As certain as ‘X’ is that they have met before, he freely admits his memories are fallible. Was it Marienbad? Perhaps it was elsewhere? And when ‘A’ falters and appears to share his memories, albeit with uncertainty, is it genuine recollection or simple persuasion? Has ‘X’ created and insisted on a past narrative so fervently that it can be regarded by ‘A’ as a new truth? Existential questions tumble forth as perception and reality are further merged. Resnais is an artist dipping his paintbrush in the water, watching as the paint and the water coalesce, creating something different.
Which is not to suggest he is a bystander to the result. The film is firmly in his control. Experimentation with expression is abound, marking this as one of the masterpieces of the French New Wave. Just look at how a scene in a bar transitions to one in a boudoir; not through a fade or a simple cut, but through a series of jagged, flickering intercuts, as though a new film is roughly taking control of the present one. And yet it works, the soporific mood remains. The experiment pays off.
Last Year At Marienbad recalls the sensation of dreaming like few other pictures. It has the uneasiness of a nightmare just as much as it has the sensuality of an erotic dream. Its portentous, suggestive, provocative in equal measure.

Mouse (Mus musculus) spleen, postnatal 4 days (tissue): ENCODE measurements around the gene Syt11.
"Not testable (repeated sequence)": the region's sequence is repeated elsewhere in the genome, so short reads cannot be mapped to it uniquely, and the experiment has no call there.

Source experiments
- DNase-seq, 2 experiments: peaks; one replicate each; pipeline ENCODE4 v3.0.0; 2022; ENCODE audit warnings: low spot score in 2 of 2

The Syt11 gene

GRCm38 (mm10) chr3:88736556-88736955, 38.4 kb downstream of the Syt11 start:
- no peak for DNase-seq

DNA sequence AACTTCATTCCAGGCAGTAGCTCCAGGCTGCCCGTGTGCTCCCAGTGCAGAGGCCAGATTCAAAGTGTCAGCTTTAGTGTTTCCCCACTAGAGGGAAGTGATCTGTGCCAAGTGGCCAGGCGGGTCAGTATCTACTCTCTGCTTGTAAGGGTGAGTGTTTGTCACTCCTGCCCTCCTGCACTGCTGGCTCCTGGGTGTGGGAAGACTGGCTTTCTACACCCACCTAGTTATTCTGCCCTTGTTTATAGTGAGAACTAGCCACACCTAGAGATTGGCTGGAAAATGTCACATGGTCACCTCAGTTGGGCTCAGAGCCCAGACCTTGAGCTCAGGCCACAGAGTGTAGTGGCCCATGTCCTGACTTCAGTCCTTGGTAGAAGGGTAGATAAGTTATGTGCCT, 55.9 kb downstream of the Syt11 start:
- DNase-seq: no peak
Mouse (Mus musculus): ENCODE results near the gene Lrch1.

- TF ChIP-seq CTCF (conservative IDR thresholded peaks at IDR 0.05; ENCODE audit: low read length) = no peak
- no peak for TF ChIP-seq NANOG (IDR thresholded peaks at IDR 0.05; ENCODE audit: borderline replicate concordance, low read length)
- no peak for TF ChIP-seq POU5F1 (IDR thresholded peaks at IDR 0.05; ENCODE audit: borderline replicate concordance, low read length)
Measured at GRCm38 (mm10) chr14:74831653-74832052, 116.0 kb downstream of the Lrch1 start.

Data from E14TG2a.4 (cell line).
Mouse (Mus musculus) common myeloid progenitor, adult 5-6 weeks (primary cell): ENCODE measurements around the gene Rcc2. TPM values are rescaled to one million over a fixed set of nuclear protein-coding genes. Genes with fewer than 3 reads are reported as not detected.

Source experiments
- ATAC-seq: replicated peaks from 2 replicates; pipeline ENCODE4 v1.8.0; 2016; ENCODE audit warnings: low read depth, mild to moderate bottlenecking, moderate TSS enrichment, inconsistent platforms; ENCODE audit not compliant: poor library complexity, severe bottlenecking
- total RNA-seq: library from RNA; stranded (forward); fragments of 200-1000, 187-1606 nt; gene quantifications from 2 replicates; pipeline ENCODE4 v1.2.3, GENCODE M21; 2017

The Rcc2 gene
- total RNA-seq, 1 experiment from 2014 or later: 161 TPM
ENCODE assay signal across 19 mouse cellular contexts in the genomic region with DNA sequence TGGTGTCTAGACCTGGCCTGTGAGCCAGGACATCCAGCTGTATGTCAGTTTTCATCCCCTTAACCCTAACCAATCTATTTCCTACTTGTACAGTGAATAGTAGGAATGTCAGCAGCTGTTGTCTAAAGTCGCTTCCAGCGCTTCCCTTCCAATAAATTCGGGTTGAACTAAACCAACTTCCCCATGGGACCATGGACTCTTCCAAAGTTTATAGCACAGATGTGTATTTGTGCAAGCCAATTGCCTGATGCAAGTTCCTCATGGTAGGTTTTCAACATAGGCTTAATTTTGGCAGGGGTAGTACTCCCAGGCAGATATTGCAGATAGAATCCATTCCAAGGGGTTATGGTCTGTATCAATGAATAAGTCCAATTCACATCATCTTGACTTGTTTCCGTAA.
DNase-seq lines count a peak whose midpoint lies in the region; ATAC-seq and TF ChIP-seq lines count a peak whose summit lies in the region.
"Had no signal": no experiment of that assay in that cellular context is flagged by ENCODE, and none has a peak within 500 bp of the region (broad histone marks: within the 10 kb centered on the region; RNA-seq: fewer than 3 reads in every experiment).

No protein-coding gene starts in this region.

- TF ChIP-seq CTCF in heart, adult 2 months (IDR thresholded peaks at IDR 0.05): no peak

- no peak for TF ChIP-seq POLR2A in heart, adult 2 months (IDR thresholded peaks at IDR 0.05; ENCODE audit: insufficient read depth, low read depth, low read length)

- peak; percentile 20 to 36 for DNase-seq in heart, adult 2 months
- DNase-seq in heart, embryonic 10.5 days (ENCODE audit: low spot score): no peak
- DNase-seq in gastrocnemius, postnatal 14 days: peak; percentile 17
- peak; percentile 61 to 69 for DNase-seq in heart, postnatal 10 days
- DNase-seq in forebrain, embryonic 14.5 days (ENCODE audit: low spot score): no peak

All of which marks this out as something of an acquired taste. I can completely understand how a film like this can be seen as tiresome drivel, pompous and rambling. That word pretentious, rearing its head again like an ungainly elephant in the room. If you’re not taken by it I imagine the constant waffling of ‘X’ is as interminable as the seemingly ever-present organ music.
For my part, I find it an enriching and intoxicating experience, yet strangely intangible, like trying to hold on to a sense of deja vu. Capturing that feeling is no mean feat though, marking Last Year At Marienbad as a wholly successful experience, evoking complex, almost subliminal sensations. Its influence is undeniable, echoing in the work of auteurs like David Lynch and Stanley Kubrick. It exists in its own strange bubble, a bubble blown on the same breeze that carries the likes of Leos Carax’s Holy Motors.
These reference points should hopefully help guide the uninitiated into deciding whether this is an indulgence for them to partake in. But even if you put aside the willfully unusually content, there’s no arguing with how beautiful this film is to look at. Every frame is superb. Technically speaking, Marienbad touches on perfection and should prove a hugely enjoyable experience for anyone with an appreciation for the aesthetics of cinema. And as for the setting – filmed on location at a number of different chateaus around Munich – and the costumes, all are impeccable, as specified in Alain Robbe-Grillet’s meticulous screenplay.
Robbe-Grillet and Resnais spoke of the uncanny symbiosis of thought between them which brought about this film, and the resulting work is resplendent with doubles, mirror images and pairings. Light and dark. Man and woman. Reason and rumination. The duality extends to its appreciation. Either confounding folly or inspired art, perhaps it is appropriate that both are true, and that it is up to the audience to decide.